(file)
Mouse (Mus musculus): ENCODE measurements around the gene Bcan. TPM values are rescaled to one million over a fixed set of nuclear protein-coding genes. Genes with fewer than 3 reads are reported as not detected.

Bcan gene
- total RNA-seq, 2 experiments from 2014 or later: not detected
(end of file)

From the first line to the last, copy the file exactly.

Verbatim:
Mouse (Mus musculus): ENCODE measurements around the gene Bcan. TPM values are rescaled to one million over a fixed set of nuclear protein-coding genes. Genes with fewer than 3 reads are reported as not detected.

Bcan gene
- total RNA-seq, 2 experiments from 2014 or later: not detected